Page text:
This week’s four day strike by junior doctors is a maddening example of how under-funding public services is slowly ruining our country.
Junior doctors are demanding a 35% pay rise. They start their careers on a salary of £29,384, which is below the UK’s average income. Whilst the average doctor’s salary is £57,118, their pay is £9,000 lower than it would have been since 2010 if pay had kept pace with inflation and we hadn’t had a decade of austerity.
This has taken a heavy toll on the NHS. According to The Times, Australia is seeing a surge of British trained health staff tempted by the promise of better pay on the other side of the world.
Is it any wonder that the NHS has a shortage of around 8,700 doctors?
In January MPs urged the government to train more doctors, but just weeks ago the education minister threatened to fine universities that do so.
The self defeating logic of austerity reigns supreme.
It’s obvious we need to invest in training more NHS staff but we should also be paying them a competitive wage so they aren’t tempted to move to the other side of the globe to work.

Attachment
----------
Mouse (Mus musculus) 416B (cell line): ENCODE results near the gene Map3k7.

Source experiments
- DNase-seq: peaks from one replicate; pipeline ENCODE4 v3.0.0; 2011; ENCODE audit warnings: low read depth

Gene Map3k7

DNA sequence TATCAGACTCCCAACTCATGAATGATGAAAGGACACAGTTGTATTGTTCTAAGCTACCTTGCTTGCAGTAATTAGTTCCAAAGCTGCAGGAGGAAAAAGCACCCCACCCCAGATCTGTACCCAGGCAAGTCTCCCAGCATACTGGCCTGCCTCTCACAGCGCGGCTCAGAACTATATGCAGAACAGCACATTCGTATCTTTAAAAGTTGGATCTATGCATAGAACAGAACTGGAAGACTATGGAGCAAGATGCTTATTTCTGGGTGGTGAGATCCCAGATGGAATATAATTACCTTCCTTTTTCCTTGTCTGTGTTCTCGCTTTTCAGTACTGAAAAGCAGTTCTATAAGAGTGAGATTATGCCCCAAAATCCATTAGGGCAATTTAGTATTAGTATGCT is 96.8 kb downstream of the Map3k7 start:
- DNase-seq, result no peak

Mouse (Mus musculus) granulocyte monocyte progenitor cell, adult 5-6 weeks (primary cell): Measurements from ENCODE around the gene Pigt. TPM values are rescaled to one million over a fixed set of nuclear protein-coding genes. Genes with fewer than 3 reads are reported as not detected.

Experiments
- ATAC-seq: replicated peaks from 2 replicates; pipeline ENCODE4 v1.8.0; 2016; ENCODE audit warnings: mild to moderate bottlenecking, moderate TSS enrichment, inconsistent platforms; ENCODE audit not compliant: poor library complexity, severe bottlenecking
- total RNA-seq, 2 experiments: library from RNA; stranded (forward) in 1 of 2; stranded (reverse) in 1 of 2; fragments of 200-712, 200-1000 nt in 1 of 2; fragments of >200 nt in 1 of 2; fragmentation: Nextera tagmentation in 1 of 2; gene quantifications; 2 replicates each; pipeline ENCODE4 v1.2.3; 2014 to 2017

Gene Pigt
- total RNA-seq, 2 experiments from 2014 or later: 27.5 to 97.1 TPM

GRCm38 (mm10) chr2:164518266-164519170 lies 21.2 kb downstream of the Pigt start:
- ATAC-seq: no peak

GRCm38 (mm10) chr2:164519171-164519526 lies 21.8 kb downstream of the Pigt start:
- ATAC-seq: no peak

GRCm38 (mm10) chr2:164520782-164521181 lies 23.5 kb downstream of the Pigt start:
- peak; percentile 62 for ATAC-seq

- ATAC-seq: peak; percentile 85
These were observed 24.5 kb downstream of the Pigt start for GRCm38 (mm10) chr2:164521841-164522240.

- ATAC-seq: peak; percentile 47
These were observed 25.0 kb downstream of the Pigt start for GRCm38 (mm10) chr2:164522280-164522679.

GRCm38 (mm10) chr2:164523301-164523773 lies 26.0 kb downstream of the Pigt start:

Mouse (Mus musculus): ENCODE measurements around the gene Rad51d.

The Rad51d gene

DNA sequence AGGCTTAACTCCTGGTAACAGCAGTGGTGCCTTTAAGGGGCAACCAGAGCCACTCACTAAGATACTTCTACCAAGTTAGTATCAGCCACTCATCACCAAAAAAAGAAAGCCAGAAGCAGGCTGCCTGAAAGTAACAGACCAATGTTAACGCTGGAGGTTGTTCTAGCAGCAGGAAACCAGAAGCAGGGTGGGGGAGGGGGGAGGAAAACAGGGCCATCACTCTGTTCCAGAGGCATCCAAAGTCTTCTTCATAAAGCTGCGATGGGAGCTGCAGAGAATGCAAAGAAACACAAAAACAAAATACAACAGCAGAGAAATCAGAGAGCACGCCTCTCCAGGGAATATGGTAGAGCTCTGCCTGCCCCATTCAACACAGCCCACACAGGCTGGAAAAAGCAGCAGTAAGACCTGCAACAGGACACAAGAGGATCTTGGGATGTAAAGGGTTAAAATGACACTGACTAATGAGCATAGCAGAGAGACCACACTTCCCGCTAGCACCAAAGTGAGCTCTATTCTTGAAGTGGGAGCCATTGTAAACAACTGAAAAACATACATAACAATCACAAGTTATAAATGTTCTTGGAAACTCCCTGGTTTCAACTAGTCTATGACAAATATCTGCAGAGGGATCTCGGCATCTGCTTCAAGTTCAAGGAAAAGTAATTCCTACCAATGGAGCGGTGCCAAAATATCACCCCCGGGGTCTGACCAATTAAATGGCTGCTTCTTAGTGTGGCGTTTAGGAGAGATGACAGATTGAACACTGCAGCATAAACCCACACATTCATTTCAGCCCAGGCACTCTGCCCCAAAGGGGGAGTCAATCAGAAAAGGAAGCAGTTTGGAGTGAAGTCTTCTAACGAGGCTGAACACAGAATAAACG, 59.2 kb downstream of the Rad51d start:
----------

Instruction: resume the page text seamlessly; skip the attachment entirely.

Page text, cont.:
We can afford this. Our own research set out six wealth tax reforms that would raise £50 billion a year to invest in our public services.
Tax cuts to come?
Far from looking to increase taxes on wealth to help rebuild our public services, sources close to the government are agitating for tax cuts… again.
In truth, taxes are up under this Conservative government and the reason for this is in part because the NHS needs more, not less investment to keep a growing and aging population healthy.
It’s time we had a sensible debate about taxation with wealth taxation at the heart of it, if we are to stem the brain drain of doctors leaving the country.
Tax Justice UK will keep pushing for a better debate in the media and among politicians.
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